These are the biz class fares for dates selected at random between May 30th and mid-July for Newark Liberty International Airport (EWR) – London Heathrow (LHR) airport pair non-stops on United Airlines, for flights which may not even be aboard aircraft featuring the new Polaris hard product.

    And they’re still whining about pax who “five finger discount” the bedding, blanket or pillows that ~$75-125?

    Talk about being freakin’ cheapskates!

    For that amount of coin, United (and the other greedy ones that have recently whined about their high value pax “stealing” blankets, pillows, etc.) needs to get over itself real fast.

    I mean, at those lofty fares for flights that with a good tailwind can be 6.5 hours heading eastbound, and in any event clock in at more than $1 per mile for the yield, who’s really stealing from whom anyway?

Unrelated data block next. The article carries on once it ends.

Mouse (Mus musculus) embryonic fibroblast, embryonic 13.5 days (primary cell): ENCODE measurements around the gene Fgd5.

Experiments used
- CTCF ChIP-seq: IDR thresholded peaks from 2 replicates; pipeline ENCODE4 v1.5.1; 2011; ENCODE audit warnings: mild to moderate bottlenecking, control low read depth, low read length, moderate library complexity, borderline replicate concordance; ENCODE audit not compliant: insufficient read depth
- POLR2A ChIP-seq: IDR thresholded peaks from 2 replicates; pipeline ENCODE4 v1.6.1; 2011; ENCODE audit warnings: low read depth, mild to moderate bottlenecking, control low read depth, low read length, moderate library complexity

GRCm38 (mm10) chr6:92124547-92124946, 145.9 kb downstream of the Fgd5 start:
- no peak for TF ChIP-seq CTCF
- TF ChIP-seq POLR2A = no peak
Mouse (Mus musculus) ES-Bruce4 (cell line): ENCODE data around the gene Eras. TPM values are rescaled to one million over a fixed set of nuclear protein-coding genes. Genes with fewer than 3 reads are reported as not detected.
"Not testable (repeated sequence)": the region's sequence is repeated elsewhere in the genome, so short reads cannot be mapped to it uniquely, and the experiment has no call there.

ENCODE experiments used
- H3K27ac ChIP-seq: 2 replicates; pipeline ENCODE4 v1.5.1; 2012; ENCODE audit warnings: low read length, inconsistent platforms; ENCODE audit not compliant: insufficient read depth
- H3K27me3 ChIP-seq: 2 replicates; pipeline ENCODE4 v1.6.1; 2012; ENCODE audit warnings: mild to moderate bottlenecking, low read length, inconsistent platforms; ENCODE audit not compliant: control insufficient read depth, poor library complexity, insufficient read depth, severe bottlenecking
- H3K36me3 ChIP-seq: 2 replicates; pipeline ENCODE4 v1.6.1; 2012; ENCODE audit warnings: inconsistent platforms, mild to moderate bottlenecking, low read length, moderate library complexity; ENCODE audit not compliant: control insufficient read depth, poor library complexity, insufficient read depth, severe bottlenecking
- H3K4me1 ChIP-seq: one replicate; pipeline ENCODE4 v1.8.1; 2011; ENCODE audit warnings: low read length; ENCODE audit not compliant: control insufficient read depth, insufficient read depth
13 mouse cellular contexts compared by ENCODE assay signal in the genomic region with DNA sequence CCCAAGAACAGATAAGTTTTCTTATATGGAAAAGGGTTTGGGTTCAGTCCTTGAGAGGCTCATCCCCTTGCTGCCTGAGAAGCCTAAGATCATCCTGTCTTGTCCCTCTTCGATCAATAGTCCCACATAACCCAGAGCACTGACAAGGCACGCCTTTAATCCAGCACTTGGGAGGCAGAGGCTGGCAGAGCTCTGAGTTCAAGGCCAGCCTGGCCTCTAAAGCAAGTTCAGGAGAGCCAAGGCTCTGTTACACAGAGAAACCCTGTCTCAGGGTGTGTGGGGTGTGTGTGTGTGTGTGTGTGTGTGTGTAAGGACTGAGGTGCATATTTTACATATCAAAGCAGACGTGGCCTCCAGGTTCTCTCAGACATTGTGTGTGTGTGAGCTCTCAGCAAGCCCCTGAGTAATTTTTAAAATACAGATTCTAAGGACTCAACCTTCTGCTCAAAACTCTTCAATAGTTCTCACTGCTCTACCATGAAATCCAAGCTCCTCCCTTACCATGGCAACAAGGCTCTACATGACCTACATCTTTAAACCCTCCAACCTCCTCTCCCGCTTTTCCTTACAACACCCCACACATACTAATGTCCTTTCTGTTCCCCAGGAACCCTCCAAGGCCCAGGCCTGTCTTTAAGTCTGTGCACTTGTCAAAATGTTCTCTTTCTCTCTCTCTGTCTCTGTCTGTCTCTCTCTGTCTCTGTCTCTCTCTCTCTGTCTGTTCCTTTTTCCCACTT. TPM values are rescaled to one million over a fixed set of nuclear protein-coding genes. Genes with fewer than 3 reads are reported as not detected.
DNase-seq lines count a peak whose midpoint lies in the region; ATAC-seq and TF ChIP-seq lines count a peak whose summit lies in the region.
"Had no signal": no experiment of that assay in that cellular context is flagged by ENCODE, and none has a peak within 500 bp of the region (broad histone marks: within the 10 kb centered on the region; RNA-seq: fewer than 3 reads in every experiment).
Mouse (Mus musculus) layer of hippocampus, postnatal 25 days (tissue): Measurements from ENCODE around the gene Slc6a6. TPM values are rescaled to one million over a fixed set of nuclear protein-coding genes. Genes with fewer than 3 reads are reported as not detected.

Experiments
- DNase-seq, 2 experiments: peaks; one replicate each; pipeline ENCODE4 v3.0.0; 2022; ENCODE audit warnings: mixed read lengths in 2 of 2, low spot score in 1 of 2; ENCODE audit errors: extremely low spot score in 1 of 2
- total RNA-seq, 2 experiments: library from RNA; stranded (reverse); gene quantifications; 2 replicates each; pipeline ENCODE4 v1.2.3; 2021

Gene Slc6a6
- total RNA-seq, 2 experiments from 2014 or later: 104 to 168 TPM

Just sayin’… 😉

    My vote is that United, et al, shut their pie holes and take pride that there’s something about their otherwise badly debased and degraded brands that’s actually good enough that some of their elite, high value pax WANT to take with them as a keepsake to have as a reminder to give them reason to actually WANT to fly United (or the other cheapskate airlines that are passenger shaming their highest fare paying pax) the next time they fly.

    But, hey, JMHO…

  20. @Howard Miller

    Do you also take a Mercedes from the dealer, because “they have so many on the lot”? How profitable, successful or mean airlines are when they price J class tickets is completely irrelevant when it comes to theft of blankets.

    The only thing that matters is your morals. Or complete lack thereof.

  21. Taking the bedding and blankets etc from the plain is stealing…that’s plain and simple.